New SSE Dissertation
This Ph.D. thesis is a collection of three research articles.
In "Sibling Influence on College Choice" the author studies how preferences for university schooling are affected by the education experience of siblings. An individual is considerably more likely to apply to a specific program if their sibling studies it. The effect is driven by siblings having a preference for going to the same institution. It is twice as strong when both siblings are male, but does not change with neither parental education nor the popularity of the program. A possible explanation is that siblings follow each other out of convenience.
"Relative Returns to Swedish College Fields" is a paper about the economic returns to different college orientations. Even though Sweden has the lowest average college premium in the developed world, differences between fields can be large. Medicine and engineering have returns of over $10,000 per year compared to other fields. Humanities, on the other hand, has a large enough negative payoff that the degree holder likely earns less than those who do not go to university at all. Interestingly, applicants do not seem to care much about low returns when chosing what to study, but instead prioritize non-pucuniary benefits of college education.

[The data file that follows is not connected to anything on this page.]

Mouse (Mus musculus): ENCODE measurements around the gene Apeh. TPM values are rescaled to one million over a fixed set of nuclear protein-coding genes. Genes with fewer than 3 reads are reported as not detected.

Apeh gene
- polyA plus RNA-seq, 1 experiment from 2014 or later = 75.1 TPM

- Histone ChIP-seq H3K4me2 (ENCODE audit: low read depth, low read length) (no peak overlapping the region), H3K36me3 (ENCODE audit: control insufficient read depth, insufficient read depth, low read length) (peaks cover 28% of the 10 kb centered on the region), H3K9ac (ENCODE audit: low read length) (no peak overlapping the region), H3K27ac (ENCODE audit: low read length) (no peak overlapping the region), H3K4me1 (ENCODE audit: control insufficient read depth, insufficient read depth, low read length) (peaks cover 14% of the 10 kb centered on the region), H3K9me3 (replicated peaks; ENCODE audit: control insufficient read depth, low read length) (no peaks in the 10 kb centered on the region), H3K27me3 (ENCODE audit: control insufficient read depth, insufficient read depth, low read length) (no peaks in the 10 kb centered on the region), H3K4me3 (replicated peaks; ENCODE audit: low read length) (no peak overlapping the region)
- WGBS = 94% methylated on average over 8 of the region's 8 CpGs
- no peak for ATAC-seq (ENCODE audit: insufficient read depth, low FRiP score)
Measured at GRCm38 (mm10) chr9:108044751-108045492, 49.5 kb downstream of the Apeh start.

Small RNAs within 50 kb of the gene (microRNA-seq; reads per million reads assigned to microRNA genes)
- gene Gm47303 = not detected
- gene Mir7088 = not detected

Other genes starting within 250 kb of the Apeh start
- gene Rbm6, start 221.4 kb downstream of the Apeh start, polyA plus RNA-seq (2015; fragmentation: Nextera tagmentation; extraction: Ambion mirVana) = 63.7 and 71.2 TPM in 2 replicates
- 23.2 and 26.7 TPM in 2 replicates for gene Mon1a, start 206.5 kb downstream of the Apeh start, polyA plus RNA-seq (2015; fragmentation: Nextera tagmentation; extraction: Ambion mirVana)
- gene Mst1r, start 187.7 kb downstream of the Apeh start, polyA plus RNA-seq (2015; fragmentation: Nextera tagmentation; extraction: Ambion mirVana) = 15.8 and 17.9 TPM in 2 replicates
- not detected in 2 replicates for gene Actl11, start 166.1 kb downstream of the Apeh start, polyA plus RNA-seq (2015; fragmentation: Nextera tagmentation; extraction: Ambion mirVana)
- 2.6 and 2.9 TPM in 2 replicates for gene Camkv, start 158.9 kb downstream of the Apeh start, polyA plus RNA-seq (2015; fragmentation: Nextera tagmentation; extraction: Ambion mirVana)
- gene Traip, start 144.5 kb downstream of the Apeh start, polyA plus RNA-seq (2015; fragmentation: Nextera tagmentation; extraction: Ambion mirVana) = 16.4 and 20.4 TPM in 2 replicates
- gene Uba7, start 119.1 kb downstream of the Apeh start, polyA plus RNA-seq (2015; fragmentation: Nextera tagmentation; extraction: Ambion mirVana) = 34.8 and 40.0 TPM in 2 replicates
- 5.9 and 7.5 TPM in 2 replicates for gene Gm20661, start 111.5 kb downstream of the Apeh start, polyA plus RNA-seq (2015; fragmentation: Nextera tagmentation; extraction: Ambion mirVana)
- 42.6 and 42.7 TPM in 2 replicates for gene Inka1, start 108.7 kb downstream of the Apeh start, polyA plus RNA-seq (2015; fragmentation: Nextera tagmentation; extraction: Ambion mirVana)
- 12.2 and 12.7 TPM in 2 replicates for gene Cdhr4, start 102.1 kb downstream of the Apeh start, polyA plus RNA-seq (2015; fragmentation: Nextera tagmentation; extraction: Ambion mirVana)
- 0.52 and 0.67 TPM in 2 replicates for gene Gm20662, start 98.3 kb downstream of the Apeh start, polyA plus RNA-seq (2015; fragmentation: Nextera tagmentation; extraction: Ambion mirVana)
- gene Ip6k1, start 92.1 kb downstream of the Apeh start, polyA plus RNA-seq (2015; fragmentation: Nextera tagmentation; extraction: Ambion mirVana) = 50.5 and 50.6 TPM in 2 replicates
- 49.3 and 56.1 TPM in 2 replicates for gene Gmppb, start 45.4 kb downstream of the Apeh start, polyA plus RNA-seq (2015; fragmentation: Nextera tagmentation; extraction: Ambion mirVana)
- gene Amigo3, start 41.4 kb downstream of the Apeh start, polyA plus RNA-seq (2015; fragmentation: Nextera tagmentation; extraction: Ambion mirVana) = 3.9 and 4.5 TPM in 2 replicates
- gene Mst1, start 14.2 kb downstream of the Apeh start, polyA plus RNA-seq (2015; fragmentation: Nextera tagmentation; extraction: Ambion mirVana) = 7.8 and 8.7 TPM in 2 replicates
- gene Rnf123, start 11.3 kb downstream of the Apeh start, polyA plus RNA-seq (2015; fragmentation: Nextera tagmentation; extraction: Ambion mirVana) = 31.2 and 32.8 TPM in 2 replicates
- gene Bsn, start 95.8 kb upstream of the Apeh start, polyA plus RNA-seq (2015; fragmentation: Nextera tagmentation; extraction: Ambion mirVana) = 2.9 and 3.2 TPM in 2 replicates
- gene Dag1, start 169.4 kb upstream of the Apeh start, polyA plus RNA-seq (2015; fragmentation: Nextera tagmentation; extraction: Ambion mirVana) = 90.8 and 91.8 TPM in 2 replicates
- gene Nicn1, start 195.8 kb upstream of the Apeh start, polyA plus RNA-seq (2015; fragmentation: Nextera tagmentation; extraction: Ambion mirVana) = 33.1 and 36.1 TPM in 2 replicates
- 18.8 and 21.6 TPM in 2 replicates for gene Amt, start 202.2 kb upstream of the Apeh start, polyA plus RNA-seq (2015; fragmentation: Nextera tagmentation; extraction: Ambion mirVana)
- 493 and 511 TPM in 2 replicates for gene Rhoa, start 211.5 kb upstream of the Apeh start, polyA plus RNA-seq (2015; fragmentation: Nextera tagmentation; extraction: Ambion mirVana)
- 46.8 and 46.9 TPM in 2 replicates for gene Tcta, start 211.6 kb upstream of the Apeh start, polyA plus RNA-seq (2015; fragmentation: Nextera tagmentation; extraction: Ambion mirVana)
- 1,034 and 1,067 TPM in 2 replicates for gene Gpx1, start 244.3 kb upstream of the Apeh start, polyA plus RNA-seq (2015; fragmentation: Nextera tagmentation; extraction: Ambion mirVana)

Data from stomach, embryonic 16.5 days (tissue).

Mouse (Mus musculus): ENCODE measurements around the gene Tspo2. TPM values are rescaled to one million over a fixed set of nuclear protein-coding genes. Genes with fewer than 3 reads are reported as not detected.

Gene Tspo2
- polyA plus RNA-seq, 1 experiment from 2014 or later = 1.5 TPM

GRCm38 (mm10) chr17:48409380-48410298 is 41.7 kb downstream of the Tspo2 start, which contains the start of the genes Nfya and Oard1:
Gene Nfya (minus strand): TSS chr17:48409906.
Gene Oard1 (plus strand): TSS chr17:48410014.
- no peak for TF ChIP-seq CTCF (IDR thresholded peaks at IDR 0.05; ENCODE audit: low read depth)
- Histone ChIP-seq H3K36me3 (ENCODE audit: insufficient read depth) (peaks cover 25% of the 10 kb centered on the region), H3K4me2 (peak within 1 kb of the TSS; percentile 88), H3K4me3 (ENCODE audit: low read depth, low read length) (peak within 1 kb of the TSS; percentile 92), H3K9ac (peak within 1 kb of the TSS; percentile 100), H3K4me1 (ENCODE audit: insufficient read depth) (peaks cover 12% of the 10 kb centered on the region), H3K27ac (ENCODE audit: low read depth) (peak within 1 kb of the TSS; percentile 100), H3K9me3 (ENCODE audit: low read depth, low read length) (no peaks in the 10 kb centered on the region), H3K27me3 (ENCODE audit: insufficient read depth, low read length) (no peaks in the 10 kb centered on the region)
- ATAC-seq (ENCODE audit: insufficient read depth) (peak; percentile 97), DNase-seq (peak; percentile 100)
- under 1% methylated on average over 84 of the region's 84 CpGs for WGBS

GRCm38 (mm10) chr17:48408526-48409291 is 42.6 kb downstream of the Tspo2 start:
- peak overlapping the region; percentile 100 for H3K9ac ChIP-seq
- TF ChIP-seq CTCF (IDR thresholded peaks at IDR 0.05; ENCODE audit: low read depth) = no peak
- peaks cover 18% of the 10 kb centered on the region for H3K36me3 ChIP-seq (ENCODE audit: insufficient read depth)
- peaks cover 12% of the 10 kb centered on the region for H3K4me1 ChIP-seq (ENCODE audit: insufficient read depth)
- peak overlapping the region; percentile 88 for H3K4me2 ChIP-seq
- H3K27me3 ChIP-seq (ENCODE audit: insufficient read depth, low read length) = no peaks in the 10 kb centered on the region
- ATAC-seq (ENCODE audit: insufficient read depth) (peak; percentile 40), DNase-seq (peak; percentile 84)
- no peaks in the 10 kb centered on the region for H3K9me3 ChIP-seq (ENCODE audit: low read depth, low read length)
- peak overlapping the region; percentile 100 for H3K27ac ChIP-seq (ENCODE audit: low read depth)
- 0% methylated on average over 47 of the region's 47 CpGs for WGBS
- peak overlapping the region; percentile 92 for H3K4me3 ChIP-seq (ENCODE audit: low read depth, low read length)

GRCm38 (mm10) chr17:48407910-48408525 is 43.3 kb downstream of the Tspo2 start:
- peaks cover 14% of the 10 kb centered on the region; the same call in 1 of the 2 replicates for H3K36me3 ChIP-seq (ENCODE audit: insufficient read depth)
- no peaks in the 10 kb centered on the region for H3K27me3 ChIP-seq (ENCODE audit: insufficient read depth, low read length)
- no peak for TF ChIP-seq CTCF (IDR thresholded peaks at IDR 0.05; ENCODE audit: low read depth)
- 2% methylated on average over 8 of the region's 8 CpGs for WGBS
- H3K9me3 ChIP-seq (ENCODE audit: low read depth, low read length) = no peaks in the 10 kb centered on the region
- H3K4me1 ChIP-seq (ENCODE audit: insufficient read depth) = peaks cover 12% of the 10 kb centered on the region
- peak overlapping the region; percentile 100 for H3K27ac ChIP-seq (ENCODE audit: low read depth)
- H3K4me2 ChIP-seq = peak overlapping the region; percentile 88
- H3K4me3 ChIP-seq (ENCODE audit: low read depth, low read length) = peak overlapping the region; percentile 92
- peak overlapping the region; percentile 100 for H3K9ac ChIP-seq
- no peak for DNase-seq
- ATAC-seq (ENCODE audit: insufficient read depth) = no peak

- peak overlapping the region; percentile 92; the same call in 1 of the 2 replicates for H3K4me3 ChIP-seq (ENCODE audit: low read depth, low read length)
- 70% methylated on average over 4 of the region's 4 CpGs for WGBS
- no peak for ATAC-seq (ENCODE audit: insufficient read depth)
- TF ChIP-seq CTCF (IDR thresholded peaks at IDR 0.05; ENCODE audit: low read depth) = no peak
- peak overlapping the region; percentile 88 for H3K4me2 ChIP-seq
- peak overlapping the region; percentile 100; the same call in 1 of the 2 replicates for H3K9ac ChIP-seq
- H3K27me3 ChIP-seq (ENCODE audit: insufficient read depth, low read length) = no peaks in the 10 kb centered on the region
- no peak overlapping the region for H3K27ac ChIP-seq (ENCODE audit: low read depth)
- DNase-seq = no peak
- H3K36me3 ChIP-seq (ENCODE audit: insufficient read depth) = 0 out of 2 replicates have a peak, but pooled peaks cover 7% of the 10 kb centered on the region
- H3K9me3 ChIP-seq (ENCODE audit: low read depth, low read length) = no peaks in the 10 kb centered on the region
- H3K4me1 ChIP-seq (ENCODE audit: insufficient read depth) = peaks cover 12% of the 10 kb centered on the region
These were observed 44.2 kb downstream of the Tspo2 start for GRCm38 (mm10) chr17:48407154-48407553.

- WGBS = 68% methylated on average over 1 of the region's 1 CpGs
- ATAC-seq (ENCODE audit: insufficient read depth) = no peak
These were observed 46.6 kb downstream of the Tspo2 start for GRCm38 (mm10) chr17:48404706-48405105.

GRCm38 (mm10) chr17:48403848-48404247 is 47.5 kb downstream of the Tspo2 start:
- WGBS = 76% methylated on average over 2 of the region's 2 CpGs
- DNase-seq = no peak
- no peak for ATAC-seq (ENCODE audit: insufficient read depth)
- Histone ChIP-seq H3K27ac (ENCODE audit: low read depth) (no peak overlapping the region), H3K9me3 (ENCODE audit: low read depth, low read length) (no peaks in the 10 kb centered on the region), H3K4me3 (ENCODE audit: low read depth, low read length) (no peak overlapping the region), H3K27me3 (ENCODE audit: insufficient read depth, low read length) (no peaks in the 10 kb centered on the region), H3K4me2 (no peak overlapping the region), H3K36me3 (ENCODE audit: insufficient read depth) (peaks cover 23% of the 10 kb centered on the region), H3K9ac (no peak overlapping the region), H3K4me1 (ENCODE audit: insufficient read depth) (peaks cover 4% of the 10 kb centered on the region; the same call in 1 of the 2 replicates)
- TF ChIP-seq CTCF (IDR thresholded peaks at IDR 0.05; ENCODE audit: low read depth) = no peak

"Predicting Replication" covers a completely different topic. In the paper, the author team design a simple machine learning algorithmic that predicts the outcomes of laboratory experiment replications in Psychology and Economics. The model is very accurate, on par with the forecasts of experts. It could be used to make better decisions about which studies to replicate, and thus increase cost-effectiveness of replication efforts.
Adam Altmejd holds a B.Sc. in Business and M.Sc. in Economics from Stockholm School of Economics. His main research interests are Behavioral Economics, Empirical Microeconomics and Household Finance.